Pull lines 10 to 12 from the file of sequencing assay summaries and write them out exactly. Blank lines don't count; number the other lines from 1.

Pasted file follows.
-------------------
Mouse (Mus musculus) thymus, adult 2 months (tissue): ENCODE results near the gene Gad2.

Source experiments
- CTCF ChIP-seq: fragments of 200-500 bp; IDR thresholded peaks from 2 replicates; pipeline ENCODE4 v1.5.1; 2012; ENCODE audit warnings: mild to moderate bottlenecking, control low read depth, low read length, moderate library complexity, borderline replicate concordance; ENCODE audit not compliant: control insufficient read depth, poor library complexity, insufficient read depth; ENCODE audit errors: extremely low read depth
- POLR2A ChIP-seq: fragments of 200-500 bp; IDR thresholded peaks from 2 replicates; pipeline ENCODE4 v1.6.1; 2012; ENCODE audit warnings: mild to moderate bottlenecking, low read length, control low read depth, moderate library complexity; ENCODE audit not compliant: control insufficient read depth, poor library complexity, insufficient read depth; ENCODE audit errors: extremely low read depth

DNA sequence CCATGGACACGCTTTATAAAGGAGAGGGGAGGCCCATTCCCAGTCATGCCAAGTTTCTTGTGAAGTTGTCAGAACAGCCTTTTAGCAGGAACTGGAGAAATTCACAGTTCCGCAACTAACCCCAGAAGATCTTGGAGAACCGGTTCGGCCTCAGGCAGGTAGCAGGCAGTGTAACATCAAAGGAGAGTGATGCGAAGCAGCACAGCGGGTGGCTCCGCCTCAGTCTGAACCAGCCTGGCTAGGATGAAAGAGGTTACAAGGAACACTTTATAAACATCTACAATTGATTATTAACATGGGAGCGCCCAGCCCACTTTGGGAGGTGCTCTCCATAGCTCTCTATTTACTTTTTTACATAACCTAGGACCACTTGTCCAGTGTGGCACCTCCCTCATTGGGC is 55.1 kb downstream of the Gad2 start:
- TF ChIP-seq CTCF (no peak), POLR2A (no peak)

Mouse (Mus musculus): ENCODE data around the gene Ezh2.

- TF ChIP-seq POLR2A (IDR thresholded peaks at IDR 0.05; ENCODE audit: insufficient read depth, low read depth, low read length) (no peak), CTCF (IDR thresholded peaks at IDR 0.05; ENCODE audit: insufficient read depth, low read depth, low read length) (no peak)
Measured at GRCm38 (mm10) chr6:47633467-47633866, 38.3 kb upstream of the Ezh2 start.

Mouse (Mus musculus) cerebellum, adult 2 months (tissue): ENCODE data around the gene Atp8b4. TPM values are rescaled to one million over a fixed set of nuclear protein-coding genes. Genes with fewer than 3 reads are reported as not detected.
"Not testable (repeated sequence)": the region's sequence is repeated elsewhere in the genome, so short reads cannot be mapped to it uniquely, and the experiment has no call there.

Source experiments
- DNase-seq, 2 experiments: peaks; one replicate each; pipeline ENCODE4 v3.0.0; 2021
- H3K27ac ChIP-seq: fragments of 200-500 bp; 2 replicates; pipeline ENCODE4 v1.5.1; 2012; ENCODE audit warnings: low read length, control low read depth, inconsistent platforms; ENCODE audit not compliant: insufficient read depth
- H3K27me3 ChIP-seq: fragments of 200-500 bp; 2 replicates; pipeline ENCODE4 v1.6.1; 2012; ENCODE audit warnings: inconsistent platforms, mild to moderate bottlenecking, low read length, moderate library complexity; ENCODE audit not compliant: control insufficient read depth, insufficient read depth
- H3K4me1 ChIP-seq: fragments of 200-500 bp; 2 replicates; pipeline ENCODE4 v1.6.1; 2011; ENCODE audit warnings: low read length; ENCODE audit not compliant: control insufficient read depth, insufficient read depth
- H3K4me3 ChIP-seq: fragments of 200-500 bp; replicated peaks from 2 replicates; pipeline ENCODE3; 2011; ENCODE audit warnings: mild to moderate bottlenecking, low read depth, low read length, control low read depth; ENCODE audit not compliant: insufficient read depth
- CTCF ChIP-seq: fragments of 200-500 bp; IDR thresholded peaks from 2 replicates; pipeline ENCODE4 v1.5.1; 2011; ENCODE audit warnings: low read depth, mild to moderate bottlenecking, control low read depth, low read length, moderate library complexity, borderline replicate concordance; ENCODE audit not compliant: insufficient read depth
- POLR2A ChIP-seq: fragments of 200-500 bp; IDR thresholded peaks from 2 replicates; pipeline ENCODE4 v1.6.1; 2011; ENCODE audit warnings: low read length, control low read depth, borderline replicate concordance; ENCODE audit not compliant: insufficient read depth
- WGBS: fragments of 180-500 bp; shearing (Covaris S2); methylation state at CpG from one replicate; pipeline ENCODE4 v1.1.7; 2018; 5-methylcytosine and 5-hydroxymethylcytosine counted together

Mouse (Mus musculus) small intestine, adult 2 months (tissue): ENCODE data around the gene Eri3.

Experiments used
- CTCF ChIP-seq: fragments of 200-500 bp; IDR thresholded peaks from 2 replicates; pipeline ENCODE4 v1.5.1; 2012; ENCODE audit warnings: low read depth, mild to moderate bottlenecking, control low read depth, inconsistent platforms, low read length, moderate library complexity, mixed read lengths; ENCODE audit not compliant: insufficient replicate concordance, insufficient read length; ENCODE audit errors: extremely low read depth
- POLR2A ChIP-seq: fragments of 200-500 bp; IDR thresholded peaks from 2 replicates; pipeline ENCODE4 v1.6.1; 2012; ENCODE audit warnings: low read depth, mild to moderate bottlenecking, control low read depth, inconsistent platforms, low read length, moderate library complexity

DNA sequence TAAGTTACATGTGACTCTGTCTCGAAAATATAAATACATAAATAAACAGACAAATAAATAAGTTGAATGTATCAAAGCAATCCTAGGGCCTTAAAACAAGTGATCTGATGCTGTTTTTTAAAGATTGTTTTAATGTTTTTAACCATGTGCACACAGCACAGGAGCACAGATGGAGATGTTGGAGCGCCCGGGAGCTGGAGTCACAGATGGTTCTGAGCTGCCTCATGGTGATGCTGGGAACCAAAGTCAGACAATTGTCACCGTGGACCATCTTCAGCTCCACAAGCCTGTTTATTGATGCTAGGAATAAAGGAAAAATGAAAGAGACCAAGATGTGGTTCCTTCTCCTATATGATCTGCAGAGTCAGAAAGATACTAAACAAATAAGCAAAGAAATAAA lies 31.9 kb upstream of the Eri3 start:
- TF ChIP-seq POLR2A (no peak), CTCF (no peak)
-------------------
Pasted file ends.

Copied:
Mouse (Mus musculus) cerebellum, adult 2 months (tissue): ENCODE data around the gene Atp8b4. TPM values are rescaled to one million over a fixed set of nuclear protein-coding genes. Genes with fewer than 3 reads are reported as not detected.
"Not testable (repeated sequence)": the region's sequence is repeated elsewhere in the genome, so short reads cannot be mapped to it uniquely, and the experiment has no call there.

Source experiments